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Old 02-23-2005, 03:23 PM   #1
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Default [REQUEST] Information or links to literature on engines


A friend of mine is studying car mechanics. He's in his last year and he's doing his paper on the loss of energy in engines.

I told him that there are quite a few people on this car forum that know a lot about those things so I said I would ask.

This is a translation of his email:
The purpose of my paper is to calculate the "effectiveness" (I don't know how to translate this properly) of an engine. To put it simply: what goes in and what comes out. I also have to measure the losses myself. You have mecanical loss because of friction, heat loss because of radiation and convection to the environment (or something like that), heat loss because of the cooling system, ...

Especially the measurement of radiation & convection of the mechanical losses are hard to measure. It would be nice if someone on the car forum could give me some tips on information or literature consering the subject. Especially about the practical way of measuring would be interesting.

Thx in advance
It's a rather difficult subject, but I could give it a try!
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Old 02-23-2005, 03:43 PM   #2
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One way would be to calculate the theoretical power/torque excluding losses and then take the measured power/torque which will give you the actual power/torque plus losses.

It's exceedingly difficult to calculate alone frictional losses as there's so many moving parts and even more difficult to calculate heat loss due to various factors.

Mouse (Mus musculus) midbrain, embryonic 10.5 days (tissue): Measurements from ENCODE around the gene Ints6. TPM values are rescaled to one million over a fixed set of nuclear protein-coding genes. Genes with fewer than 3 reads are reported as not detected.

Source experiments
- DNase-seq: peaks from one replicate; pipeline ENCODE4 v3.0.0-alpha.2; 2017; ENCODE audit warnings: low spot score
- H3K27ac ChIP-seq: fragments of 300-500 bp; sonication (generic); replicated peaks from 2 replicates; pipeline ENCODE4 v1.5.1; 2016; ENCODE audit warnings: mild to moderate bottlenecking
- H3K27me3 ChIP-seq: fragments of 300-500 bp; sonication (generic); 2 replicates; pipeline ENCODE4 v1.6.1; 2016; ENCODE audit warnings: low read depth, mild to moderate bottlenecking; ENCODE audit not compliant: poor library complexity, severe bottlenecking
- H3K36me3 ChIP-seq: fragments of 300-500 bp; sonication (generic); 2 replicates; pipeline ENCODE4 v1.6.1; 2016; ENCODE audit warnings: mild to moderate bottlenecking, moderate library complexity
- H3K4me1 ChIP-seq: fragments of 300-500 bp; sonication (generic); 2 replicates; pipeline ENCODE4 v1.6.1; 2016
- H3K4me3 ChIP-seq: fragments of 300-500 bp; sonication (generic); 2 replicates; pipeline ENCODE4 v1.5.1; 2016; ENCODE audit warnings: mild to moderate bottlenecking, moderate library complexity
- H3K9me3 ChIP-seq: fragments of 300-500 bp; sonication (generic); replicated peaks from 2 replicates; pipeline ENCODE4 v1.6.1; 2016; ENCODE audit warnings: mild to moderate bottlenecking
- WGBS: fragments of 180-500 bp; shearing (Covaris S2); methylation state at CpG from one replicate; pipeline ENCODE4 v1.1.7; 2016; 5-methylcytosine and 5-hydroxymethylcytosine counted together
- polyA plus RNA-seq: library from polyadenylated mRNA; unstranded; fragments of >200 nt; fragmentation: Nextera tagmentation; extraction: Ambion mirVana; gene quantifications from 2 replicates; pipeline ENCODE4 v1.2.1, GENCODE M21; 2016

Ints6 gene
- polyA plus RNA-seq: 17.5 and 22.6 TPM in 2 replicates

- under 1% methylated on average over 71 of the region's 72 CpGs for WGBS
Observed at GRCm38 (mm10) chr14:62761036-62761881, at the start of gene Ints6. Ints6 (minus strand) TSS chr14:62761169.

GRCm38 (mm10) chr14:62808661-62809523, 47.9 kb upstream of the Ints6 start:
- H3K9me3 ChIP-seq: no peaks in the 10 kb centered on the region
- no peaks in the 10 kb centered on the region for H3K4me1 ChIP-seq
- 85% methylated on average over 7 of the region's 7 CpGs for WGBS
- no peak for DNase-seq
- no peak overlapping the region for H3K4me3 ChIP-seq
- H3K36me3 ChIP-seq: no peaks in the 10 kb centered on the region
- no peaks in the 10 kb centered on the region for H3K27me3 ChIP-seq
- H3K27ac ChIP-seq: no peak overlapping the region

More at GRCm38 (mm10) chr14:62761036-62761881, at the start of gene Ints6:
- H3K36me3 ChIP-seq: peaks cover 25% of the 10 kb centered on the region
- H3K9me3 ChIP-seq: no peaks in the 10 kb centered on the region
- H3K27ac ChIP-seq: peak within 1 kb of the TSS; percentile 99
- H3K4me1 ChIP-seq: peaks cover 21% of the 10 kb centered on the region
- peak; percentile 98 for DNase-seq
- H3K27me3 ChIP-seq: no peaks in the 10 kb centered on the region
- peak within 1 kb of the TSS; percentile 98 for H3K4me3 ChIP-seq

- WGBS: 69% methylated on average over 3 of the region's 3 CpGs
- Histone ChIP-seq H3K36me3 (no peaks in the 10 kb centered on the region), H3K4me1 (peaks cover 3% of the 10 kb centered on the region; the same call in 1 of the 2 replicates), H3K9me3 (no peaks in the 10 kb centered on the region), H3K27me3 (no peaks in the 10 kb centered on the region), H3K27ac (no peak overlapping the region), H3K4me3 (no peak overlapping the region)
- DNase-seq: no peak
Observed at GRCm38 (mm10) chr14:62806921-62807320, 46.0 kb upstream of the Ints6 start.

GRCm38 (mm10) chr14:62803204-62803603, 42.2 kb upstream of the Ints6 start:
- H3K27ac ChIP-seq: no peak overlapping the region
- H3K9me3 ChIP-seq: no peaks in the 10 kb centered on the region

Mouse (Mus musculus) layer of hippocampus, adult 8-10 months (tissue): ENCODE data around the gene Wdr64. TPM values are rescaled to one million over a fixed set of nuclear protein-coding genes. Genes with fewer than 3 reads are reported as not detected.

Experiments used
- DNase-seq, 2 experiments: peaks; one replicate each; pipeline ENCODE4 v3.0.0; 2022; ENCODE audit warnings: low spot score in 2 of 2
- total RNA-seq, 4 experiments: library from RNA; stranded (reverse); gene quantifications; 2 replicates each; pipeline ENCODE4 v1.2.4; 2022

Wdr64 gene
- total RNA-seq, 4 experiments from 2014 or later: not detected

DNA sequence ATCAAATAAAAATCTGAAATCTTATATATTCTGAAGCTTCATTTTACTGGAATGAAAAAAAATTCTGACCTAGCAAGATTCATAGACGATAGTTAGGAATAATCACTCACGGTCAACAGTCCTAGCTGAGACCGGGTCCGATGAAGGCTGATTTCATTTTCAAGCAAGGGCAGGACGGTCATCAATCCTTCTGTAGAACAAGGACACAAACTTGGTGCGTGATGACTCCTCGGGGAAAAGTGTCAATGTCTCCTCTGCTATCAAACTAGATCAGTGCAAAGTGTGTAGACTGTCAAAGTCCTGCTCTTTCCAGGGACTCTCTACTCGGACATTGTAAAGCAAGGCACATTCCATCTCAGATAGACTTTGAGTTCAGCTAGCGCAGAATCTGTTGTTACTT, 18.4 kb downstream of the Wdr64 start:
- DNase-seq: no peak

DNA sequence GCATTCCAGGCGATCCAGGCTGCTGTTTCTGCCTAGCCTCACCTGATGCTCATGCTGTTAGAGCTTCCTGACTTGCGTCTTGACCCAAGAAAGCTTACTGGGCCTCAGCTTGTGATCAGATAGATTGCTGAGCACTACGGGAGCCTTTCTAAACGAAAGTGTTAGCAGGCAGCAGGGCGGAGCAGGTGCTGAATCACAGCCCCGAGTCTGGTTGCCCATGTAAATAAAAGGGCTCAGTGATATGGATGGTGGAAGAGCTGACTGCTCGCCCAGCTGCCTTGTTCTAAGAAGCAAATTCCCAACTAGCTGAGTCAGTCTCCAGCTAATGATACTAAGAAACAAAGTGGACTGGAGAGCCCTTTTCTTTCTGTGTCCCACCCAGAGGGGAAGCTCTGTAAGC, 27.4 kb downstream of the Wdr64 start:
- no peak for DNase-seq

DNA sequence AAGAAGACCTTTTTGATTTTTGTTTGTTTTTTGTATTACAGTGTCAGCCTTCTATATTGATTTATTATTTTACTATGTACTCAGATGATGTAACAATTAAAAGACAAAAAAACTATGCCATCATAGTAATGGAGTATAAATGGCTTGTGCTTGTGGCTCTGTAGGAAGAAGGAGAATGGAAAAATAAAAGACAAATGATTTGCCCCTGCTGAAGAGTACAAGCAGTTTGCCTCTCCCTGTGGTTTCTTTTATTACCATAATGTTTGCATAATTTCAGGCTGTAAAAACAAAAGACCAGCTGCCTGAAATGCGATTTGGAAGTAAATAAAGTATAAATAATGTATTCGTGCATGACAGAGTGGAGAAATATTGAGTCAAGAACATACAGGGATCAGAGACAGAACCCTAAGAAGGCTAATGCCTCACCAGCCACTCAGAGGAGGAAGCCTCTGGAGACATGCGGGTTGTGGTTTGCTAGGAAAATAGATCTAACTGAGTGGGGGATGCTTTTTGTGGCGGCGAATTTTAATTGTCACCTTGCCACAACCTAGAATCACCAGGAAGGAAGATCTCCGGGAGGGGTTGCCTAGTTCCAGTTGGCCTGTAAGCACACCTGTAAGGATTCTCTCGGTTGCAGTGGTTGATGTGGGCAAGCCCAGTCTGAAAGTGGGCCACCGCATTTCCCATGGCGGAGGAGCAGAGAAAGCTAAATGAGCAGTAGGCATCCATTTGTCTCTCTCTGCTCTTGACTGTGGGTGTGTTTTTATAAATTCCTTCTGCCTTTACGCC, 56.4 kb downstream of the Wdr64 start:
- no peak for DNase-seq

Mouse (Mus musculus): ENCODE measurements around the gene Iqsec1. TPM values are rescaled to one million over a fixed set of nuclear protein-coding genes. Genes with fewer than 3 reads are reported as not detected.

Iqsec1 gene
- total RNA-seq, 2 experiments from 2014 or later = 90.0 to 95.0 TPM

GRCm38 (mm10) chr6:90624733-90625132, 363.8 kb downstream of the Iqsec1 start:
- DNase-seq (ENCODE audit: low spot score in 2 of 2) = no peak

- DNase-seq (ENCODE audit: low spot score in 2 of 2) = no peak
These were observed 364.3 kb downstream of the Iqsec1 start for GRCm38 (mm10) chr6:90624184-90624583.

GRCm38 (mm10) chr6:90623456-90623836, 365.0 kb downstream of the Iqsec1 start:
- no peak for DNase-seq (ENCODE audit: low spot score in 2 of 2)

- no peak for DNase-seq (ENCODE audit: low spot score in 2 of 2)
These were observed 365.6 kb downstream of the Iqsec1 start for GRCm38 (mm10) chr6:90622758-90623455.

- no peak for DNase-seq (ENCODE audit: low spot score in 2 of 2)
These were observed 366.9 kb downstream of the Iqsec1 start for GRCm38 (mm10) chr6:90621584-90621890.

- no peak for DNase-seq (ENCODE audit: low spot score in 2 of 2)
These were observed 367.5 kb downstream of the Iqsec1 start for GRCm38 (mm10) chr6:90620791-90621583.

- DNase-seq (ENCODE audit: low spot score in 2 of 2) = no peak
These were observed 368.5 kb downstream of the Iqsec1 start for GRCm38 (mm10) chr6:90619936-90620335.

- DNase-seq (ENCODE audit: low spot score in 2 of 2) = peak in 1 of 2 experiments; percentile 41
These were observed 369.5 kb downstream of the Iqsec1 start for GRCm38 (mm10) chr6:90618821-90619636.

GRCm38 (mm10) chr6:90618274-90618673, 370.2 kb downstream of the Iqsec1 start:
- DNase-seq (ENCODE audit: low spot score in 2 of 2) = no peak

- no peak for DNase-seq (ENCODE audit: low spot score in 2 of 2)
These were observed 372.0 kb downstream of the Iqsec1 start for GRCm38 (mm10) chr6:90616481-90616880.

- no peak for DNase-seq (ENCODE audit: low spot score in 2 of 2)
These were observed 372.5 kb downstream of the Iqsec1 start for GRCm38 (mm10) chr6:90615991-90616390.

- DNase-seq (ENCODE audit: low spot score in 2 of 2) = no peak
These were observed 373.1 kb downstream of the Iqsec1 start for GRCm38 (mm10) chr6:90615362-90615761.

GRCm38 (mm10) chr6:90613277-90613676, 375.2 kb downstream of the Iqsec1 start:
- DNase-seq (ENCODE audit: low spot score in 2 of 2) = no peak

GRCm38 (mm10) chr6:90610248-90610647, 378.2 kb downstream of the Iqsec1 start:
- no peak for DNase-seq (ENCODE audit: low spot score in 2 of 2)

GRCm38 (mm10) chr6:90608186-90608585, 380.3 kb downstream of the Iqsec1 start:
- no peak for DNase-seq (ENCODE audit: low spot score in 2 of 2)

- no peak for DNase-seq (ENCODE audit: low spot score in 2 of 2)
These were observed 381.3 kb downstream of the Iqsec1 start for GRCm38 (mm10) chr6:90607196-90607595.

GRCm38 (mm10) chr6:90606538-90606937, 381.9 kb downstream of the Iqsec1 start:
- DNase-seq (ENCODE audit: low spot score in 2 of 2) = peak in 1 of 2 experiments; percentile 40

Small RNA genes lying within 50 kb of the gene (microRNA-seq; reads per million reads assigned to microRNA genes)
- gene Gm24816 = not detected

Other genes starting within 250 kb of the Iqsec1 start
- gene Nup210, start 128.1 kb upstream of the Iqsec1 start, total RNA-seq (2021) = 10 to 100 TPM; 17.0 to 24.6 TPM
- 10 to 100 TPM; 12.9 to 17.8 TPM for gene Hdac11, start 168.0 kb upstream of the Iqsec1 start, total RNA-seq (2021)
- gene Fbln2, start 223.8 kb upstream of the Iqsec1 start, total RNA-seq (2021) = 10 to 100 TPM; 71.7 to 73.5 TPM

Good luck to him
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Old 02-23-2005, 04:04 PM   #3
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Ask him if he can do something with a Sankey diagram of an (older) engine. I have it somewhere, but I'll have to look for it.
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Old 02-23-2005, 04:21 PM   #4
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good luck to your friend. As mindgame says, it's extremely difficult to calculate al frictional losses. The most simple way is to study an old engine, the most basic one.
Just imagine the number of calculations he has to do... one cylinder, the rings, the speeds, forces involved, friction when the oil is at certain temperature...omg
then go to the crankshaft. All bearing, conecting rods, bands, chains, gears, etc involve in power losses up to a 10% in certain conditions, and not mentioning all frictional and heat losses.

for some heat losses he can consider the fuel/air ratio in the cylinder, the effectivness of the combustion, the transformation of chemical to kinetic energy....

I'm dizzy just thinking of everything, that's why it's more easy to have the theoretical input power and measure the output power
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Old 02-23-2005, 08:17 PM   #5
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so your trying to measure the efficiency? there is tons of info on this on the net. probably more than he want lol. some basics are--- there is a temperature for your engine to run most efficiently at. ifs not the coolest temperature either. even on a hot day you have to let a car "warm up"
there is a thing called volumetric efficiency, which has to do with getting air/fuel in the cylinders. you have reached 100% VE (you won't have this in a stock naturally asperated car) when the atmospheric pressure inside the cylinder is the same as the outside of the car.
turbos/superchargers assist the engine in become more efficient at producing power and increase the VE to beyond 100%
heres a link with some info

also, iron blocks make more power than aluminum ones because they retain heat. the aluminum cools very quickly in comparison and makes the engine less efficient.

you cannot accurately predict hp loss to friction.
here is a link of a convo i was a little part of
he has measured the power at the rear wheels and flywheel. to you can subtract to get a frictional loss.

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Old 02-24-2005, 07:34 AM   #6
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Theoretical predictions for losses, both heat and friction, although time consuming will be accurate to within 1-2% i should think.
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